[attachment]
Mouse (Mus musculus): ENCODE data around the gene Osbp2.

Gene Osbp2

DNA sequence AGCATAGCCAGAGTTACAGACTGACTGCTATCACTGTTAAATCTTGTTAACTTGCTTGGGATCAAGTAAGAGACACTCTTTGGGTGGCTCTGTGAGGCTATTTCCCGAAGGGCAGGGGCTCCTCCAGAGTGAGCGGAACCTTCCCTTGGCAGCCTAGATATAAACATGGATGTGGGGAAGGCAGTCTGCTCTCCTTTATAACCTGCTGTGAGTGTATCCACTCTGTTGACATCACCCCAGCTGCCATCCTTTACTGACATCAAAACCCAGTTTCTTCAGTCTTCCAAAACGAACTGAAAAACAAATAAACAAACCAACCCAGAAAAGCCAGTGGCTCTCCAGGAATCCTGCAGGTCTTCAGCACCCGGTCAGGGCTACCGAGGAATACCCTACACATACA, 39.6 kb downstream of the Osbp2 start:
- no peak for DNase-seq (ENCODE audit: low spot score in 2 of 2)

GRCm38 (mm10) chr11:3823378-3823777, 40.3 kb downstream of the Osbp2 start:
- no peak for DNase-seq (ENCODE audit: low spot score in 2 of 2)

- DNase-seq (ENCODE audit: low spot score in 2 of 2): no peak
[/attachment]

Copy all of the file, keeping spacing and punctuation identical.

Mouse (Mus musculus): ENCODE data around the gene Osbp2.

Gene Osbp2

DNA sequence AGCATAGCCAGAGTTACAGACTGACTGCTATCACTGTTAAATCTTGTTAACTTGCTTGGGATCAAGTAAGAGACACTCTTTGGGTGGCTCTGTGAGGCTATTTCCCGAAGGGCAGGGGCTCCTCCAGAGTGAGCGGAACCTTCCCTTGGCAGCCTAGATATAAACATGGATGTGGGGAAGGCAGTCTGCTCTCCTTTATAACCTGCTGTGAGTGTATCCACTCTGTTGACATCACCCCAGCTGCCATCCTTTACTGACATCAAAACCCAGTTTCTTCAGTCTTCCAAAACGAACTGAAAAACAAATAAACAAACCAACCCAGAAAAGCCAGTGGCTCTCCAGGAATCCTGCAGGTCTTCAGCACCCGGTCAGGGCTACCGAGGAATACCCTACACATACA, 39.6 kb downstream of the Osbp2 start:
- no peak for DNase-seq (ENCODE audit: low spot score in 2 of 2)

GRCm38 (mm10) chr11:3823378-3823777, 40.3 kb downstream of the Osbp2 start:
- no peak for DNase-seq (ENCODE audit: low spot score in 2 of 2)

- DNase-seq (ENCODE audit: low spot score in 2 of 2): no peak